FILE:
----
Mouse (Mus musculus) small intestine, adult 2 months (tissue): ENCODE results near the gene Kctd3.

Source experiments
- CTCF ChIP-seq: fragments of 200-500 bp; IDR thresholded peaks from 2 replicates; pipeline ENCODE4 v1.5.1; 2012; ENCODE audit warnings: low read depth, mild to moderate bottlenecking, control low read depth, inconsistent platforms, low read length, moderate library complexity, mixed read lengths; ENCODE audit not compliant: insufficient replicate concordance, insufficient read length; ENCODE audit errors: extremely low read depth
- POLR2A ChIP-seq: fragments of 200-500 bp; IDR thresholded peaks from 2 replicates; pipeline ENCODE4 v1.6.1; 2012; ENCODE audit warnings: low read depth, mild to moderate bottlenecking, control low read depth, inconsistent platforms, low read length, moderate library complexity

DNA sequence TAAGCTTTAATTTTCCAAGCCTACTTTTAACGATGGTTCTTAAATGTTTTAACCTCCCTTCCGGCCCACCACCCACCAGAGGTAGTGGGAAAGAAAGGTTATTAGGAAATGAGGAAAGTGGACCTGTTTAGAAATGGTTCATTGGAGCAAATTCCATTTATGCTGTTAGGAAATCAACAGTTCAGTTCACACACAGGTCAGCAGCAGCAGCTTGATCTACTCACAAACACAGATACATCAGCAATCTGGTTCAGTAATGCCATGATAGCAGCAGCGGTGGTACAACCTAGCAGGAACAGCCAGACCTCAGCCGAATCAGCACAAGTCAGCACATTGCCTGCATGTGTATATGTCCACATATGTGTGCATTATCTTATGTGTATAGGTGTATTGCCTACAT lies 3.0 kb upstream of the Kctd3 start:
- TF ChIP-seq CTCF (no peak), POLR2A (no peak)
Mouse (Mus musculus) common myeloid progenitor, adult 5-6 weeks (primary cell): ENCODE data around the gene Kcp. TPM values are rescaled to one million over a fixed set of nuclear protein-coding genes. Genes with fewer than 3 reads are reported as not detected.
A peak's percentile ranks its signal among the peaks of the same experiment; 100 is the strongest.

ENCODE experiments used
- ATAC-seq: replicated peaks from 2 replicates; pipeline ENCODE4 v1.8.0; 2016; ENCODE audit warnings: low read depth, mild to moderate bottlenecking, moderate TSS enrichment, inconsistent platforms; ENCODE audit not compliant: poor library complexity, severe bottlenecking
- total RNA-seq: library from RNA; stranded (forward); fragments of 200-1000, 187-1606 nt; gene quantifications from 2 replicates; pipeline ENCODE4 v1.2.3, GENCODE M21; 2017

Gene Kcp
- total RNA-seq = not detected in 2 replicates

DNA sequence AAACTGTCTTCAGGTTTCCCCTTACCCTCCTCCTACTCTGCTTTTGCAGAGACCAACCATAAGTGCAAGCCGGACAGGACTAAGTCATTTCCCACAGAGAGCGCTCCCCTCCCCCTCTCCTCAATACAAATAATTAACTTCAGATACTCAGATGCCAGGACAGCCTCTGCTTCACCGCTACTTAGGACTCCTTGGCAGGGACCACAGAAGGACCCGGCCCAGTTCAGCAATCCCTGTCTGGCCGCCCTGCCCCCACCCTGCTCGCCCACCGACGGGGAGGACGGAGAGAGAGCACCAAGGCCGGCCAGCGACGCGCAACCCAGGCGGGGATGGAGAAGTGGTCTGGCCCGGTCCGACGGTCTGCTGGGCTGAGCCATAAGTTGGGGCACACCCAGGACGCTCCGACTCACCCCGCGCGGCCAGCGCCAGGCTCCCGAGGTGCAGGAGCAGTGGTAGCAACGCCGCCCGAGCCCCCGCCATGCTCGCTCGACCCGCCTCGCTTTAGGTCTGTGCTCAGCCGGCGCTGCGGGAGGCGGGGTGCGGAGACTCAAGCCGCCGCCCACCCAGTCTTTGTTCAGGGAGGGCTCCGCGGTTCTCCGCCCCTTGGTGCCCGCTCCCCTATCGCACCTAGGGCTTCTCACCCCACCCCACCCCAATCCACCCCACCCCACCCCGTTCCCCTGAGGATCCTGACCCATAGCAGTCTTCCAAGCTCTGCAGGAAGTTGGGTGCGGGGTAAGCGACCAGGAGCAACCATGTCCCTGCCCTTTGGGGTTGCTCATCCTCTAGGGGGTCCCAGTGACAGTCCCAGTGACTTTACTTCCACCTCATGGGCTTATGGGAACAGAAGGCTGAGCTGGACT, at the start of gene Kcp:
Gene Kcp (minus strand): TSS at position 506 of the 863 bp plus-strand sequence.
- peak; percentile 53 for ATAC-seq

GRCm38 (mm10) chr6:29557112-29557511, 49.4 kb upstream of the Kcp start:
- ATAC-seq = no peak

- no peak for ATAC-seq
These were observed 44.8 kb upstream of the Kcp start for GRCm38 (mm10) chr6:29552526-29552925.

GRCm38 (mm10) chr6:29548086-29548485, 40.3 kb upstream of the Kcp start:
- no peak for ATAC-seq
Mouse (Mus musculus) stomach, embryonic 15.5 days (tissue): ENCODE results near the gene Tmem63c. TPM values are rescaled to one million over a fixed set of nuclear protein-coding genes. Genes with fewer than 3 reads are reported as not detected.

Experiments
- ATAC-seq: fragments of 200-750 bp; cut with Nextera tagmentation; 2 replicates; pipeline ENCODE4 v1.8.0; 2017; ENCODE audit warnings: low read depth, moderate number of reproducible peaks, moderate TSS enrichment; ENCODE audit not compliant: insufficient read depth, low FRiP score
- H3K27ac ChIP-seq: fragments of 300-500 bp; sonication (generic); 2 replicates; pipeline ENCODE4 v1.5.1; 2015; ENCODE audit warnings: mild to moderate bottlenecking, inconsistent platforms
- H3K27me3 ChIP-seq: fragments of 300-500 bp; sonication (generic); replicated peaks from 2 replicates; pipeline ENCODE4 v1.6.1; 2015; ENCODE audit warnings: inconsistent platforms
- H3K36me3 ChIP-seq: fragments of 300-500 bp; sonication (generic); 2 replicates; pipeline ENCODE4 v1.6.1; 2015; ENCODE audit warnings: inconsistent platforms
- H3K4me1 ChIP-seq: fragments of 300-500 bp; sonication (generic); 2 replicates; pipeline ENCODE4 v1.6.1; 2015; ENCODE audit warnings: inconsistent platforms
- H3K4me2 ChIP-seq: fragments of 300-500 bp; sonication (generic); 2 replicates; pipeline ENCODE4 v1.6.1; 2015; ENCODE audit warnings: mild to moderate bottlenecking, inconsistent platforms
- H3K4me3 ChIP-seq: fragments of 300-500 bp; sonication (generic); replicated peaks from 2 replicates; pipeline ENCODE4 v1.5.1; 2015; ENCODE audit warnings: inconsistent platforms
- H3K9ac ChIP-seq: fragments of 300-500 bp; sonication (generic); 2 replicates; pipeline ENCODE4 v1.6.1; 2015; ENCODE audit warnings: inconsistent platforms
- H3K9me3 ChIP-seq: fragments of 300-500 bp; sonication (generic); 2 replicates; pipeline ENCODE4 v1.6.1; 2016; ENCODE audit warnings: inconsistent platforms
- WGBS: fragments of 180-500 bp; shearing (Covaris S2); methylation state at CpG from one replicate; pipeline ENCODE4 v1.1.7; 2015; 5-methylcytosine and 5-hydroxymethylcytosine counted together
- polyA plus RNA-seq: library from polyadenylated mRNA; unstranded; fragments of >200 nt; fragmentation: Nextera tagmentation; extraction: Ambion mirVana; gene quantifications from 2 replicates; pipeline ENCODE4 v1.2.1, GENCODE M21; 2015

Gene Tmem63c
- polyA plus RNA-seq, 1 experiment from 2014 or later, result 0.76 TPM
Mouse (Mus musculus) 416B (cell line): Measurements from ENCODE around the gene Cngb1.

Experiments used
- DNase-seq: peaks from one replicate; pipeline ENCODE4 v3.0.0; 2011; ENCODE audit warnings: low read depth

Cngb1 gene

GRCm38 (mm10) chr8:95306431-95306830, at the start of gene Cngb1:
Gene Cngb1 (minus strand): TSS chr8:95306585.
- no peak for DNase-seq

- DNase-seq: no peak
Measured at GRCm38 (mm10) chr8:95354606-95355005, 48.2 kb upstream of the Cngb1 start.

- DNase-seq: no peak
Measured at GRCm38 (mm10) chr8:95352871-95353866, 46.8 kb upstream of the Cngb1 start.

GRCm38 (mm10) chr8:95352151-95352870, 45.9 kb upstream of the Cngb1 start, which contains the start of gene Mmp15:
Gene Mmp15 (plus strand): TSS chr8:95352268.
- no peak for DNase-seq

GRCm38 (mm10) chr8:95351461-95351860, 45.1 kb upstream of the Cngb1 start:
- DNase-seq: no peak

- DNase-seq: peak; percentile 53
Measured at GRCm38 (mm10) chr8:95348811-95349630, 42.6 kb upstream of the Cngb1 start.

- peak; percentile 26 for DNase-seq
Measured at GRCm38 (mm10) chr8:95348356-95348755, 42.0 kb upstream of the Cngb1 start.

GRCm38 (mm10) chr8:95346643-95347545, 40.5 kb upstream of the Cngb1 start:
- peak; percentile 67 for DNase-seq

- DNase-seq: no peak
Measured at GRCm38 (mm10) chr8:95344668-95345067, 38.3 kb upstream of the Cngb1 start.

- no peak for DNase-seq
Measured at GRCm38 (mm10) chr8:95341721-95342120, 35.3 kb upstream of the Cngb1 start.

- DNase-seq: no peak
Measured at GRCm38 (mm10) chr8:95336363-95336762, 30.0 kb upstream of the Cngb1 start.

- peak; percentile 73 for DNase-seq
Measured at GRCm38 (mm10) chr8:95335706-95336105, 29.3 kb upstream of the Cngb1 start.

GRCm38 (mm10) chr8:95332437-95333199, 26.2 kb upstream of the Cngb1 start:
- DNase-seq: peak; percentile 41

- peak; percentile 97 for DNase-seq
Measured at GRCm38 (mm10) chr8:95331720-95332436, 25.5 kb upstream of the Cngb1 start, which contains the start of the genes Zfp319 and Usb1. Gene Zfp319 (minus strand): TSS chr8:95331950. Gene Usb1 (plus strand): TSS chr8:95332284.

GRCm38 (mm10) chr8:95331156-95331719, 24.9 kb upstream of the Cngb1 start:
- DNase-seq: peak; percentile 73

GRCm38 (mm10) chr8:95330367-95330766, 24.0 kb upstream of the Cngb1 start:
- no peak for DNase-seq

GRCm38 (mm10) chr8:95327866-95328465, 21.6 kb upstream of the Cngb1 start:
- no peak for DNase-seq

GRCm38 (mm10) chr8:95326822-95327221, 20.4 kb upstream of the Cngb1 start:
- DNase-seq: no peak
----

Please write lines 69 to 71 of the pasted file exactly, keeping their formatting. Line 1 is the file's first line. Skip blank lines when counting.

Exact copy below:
- DNase-seq: peak; percentile 41

- peak; percentile 97 for DNase-seq
Measured at GRCm38 (mm10) chr8:95331720-95332436, 25.5 kb upstream of the Cngb1 start, which contains the start of the genes Zfp319 and Usb1. Gene Zfp319 (minus strand): TSS chr8:95331950. Gene Usb1 (plus strand): TSS chr8:95332284.